A guide to the Swedish Kollektivstall

A guide to the Swedish Kollektivstall

Posted by Ulrika in Ponnymamman skojar 06 apr 2016

Dear friends,

this is Sarah writing to You! As some of You already know, my husband dragged me away to this distant, cold, northern country for two long years, since his company appointed him to work there.

At first, I didnt want to go at all, for lots of reasons, one being that I would have to sell my horse, which I would never, ever do, of course!

So after some discussions the Swedes would call äktenskapliga förhandlingar I agreed to come -if he let me bring my horse!

Someone helped us to find a stable. I got a phone number and called this woman MAGGAN who answered all my questions in a funny, sort of musical and not very bad english.

I wanted to make sure there was proper accommodation for my horse, a hage, a ridbana, and things like that.

Once I got there I was happily surprised. The stable had faluröd wooden walls and white fences, absolutely lovely! Nothing wrong with the facilities, not at all! The difficulty was to figure out how things worked in a Swedish stable.

This was something unheard of in the UK: a kollektivstall.

A kollektiv is a group of people who join up around something in order to minimize the cost and work load for all. Not that stupid, actually!

I find the Swedes quite well mannered, although a little shy. Actually so shy they sometimes pretend to be invisible and don´t always say hello.

They do get pissed though, if You happen to cross any of their mysterious boundaries. Boundaries that You are expected to understand without anyone explaining them to You.

They don’t usually scream and shout, mostly they just walk around quietly hating whoever did them wrong.

If they do lose their temper it is on the ”tavla” -the whiteboard. There you can read things like ”Who didn’t sweep the floor again? How hard can it be?!”

Anyway. When I asked about the stable rules, MAGGAN looked confused. After a minute or so, she said there wasn’t any.

Let me tell you, friends, this is SO VERY SWEDISH! They don’t give you any rules -but beware if you don’t follow the rules!

Swedes hate hierarchy. They pretend they don´t need leaders, so they declare the kollektivstall doesn’t have one, but what happens is that some natural born bully takes on the leader role.

They wouldn´t admit that, however. Not even if you put a gun to their head.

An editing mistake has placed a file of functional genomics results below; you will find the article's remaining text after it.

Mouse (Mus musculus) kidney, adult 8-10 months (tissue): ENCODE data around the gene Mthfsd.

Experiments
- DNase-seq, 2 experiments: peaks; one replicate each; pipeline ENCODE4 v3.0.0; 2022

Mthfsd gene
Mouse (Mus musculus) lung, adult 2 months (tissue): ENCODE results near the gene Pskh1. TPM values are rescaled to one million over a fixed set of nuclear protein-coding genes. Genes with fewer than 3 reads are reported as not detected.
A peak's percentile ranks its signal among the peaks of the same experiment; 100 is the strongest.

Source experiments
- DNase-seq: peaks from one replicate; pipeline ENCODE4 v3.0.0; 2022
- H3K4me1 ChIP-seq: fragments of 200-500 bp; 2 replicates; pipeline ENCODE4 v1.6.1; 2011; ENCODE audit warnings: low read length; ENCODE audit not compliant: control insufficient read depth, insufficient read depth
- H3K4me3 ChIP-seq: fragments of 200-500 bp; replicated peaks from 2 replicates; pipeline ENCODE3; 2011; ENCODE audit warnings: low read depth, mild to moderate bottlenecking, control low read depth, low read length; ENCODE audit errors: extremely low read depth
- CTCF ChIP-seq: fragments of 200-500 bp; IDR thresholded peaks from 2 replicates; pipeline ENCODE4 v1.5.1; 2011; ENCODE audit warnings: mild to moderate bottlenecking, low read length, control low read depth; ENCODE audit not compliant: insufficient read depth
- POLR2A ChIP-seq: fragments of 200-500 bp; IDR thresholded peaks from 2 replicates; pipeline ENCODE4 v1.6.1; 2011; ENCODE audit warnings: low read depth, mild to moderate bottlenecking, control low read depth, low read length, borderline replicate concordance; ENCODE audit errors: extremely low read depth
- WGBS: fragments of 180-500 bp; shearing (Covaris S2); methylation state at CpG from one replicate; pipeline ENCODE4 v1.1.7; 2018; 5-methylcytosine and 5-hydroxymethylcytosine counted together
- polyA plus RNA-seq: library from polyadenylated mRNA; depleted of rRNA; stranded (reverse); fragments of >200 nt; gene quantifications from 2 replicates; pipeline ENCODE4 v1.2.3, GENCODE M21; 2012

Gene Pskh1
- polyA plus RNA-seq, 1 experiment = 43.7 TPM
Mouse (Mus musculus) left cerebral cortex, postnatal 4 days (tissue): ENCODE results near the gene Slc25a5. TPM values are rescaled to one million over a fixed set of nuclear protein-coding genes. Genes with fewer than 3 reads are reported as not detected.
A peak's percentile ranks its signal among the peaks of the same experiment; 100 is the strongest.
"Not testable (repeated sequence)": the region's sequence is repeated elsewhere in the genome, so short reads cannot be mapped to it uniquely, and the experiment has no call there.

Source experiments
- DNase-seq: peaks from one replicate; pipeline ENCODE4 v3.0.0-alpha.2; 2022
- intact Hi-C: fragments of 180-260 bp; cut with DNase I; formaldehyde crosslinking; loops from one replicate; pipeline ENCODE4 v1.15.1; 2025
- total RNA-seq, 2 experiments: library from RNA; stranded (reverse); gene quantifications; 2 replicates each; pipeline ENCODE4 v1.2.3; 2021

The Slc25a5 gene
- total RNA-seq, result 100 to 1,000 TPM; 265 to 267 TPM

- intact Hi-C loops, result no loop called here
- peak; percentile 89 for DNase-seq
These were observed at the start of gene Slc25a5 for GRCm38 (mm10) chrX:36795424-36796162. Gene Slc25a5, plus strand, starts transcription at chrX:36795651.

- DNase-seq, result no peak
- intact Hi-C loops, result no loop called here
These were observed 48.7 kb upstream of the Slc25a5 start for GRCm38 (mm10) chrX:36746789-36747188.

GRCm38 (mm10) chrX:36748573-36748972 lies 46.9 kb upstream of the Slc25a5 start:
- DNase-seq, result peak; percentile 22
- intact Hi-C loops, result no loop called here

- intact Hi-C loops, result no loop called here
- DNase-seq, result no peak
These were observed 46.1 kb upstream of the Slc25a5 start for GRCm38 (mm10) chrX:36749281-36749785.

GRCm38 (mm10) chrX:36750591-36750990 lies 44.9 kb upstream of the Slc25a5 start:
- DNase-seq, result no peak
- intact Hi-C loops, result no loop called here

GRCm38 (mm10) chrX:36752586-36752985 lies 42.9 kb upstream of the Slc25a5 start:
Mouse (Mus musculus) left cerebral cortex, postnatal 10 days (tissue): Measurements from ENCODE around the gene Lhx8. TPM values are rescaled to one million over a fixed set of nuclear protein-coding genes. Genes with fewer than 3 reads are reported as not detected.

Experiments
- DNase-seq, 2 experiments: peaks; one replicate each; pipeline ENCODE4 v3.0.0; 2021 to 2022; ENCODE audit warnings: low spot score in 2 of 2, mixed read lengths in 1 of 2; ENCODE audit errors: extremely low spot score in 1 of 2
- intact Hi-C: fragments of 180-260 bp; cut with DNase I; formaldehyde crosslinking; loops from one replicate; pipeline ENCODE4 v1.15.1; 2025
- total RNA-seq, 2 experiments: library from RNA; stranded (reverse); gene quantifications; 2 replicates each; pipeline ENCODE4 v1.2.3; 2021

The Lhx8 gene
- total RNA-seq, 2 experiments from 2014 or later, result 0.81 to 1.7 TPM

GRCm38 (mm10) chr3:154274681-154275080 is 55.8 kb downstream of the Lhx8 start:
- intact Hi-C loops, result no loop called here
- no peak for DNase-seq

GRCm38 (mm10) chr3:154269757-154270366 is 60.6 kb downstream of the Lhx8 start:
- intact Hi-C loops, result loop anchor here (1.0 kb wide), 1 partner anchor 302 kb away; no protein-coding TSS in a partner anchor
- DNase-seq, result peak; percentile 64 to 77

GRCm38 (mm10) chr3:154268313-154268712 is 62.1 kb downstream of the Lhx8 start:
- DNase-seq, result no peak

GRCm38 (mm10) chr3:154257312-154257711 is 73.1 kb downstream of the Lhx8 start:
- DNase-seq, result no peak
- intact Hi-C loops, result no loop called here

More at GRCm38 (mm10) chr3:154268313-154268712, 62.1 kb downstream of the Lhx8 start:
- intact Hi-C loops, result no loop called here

They are so democratic it´s crazy! Everyone are asked their opinion, even two-year-old children. Actually, two-year-olds have more say than grown-ups.

Since the kollektivstall means working together, and since there is no leader to tell you what’s supposed to be done, there are constant meetings, möten.

There are scheduled möten, extra-möten and sometimes krismöten.

But never spontaneous meetings, because Swedes need plans and order. They need a detailed schema for the next year to come, they need to know about everyone’s work hours and vacation plans and they need a very well defined structure.

And every möte is rounded off with setting the date for the next möte.

Not attending the stallmöte is a crime against humanity.

This extensive democracy means that making decisions in the kollektivstall takes forever. If an idea about changing the ridbana comes up, it takes about 78 tiresome möten and about ten more years until it is done.

In Swedish stables there is no such thing as staff. And there are no men to be seen around. For some reason, Swedish men don’t seem to ride. Swedish stables are full of exhausted women who do absolutely everything themselves, at home, at work and in the stable.

To pay for help, like having a cleaning lady, is taboo, which is probably the reason why lots of them ”walk into the wall” as they say, or get utbränd.

I think some of them have secret cleaning ladies, but they don’t talk about it.

How ever. In the Swedish kollektivstall, everyone help out with each others horses. It´s actually great! I just mockar, ride my horse and prepare my horses food. And I only have to go there once a day. Every now and then I take my turn with letting everyones horses in or out.

Like I said, quite smart!

It wasn´t until the rullande schema on weekends screwed up and the time I put the wrong blanket on someones horse that I realized the down side of it all.

Swedes CAN get mad, I realized it then!

What else? Oh, yes, Swedes are obsessed with säkerhet -safety! A sure way to make a Swede lose their cool is to do something reckless, like riding without a helmet -that brings out the monster in any Swede!

And then there´s things like getting a real answer. One day I asked MAGGAN how much spån I was allowed to take. There was a mumble and then the word lagom.

And how much is lagom? I had to ask. MAGGANs answer, after some thinking, was ”something in between too much and too little”.

Well, friends, here I am in this funny Scandinavian obsessed-with-safety lagom land, trying to get by.

I DO miss England, especially in spring, which sort of never happens here. The duration of winter is everything but lagom.

Have to rush off to a möte now but I´ll be back with updates shortly!


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